Does kale have thorns? Most gardeners would say no, yet this question occasionally pops up on gardening forums, often accompanied by photos showing prickly kale leaves. These sharp spines on kale leaves can be abrasive and they certainly don’t seem very palatable. To prevent this from happening in your garden, let’s explore some reasons why kale is prickly.
Finding Spines on Kale Leaves
The simplest explanation for finding prickly kale leaves is the case of mistaken identity. Kale is a member of the Brassicaceae family. It’s closely related to cabbage, broccoli, and turnips. Turnip leaves are sometimes covered with prickly thorns.
From seed collection to labeling seedlings, mix-ups can and do occur. So, if you’re finding spines on kale leaves in your garden, it’s possible you might have inadvertently purchased turnip plants. The shape and frilliness of turnip leaves can closely resemble some varieties of kale.
The good news is turnip leaves are edible. They tend to be tougher than other greens, so it’s best to pick the leaves when young. Additionally, cooking softens the thorns, which makes turnip leaves palatable. Worse case, you can wait for the turnip roots to enlarge and you’ll have the benefit of a vegetable you hadn’t expected.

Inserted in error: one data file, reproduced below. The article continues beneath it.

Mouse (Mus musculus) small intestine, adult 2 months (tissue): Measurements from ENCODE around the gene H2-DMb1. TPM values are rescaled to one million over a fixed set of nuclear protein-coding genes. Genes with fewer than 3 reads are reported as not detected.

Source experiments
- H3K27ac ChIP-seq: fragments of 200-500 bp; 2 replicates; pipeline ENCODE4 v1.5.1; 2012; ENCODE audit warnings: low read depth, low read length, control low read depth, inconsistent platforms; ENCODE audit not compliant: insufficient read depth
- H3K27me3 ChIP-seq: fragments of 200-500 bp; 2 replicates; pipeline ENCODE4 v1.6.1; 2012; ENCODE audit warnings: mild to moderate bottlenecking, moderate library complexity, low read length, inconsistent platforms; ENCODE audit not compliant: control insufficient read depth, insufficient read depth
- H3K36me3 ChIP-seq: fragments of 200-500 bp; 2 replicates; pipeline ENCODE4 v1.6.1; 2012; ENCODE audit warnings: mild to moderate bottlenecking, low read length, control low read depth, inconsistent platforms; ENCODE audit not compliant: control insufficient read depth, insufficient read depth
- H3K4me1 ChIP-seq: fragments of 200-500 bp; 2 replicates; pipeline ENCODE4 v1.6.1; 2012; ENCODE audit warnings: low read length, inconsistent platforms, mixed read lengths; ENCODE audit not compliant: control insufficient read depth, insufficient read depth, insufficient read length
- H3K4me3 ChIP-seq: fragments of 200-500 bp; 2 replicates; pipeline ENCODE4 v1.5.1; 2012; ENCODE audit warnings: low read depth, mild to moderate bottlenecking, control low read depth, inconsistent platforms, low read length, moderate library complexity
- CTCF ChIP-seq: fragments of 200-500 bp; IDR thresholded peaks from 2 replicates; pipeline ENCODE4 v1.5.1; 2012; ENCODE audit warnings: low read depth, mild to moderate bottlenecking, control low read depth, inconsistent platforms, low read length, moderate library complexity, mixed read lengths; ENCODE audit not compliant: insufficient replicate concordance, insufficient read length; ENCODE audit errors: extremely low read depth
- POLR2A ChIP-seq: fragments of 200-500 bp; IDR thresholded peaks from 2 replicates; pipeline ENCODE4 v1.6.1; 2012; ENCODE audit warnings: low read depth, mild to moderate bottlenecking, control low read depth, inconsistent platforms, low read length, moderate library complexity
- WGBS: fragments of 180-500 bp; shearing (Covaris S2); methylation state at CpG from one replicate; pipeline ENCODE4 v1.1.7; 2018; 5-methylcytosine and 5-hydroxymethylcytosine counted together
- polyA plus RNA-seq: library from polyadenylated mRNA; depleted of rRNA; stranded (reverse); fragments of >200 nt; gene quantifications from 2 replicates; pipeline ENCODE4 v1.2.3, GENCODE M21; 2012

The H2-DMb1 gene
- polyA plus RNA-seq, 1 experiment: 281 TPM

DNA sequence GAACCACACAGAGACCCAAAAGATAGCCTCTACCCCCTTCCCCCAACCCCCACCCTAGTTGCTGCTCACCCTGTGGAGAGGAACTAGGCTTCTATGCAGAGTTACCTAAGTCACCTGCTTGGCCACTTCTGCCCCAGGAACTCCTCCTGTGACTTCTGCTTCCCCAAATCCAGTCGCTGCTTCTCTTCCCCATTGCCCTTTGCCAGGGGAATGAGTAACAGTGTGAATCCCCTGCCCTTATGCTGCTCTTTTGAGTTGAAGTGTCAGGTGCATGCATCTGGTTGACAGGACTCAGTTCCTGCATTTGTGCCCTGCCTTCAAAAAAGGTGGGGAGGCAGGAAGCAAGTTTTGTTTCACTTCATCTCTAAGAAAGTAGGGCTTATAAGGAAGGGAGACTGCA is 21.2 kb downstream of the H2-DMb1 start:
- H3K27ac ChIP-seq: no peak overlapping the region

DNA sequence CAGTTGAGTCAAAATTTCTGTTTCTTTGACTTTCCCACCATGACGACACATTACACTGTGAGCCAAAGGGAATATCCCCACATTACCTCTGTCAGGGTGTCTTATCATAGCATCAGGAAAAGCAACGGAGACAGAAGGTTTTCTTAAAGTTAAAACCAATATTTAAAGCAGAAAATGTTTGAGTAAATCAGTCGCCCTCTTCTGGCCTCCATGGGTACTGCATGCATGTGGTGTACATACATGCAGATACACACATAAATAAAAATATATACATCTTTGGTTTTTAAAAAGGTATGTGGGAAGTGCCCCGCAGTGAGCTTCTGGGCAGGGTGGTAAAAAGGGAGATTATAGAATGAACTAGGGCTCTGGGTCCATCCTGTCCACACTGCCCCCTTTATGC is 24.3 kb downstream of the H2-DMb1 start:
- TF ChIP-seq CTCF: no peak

Why Does Kale Have Thorns?
A more complicated explanation is that some kale is prickly, depending upon the variety. Most varieties of kale belong to the same species (Brassica oleracea) as cabbage, broccoli, and cauliflower. This species of kale produces smooth leaves. Most cases of prickly kale leaves are found on Russian or Siberian varieties.
Russian and Siberian kale belong to Brassica napus, a species which resulted from crosses between B. oleracea and Brassica rapa. Turnips, with their prickly leaves, are members of the B. rapa species.
Russian and Siberian kale, as well as other members of the B. napus species, are also allotetraploid hybrids. They contain multiple sets of chromosomes, each set coming from the parent plants. This means the prickly leaf gene from the turnip parent can be present in both the Russian and Siberian kale’s DNA.
As a result, crossbreeding between various varieties of Russian and Siberian kale can bring out this genetic trait. Many times, varieties with prickly kale leaves are present in mixed kale seed packets. The non-specified varieties in these packets can come from uncontrolled crossbreeding in the field or may be the F2 generation of smooth-leaf hybrids.
Additionally, some varieties of Russian kale are bred for ornamental purposes and may grow spines on kale leaves. Since ornamental varieties are not bred for consumption, these leaves might not have the flavor or tenderness of culinary kale.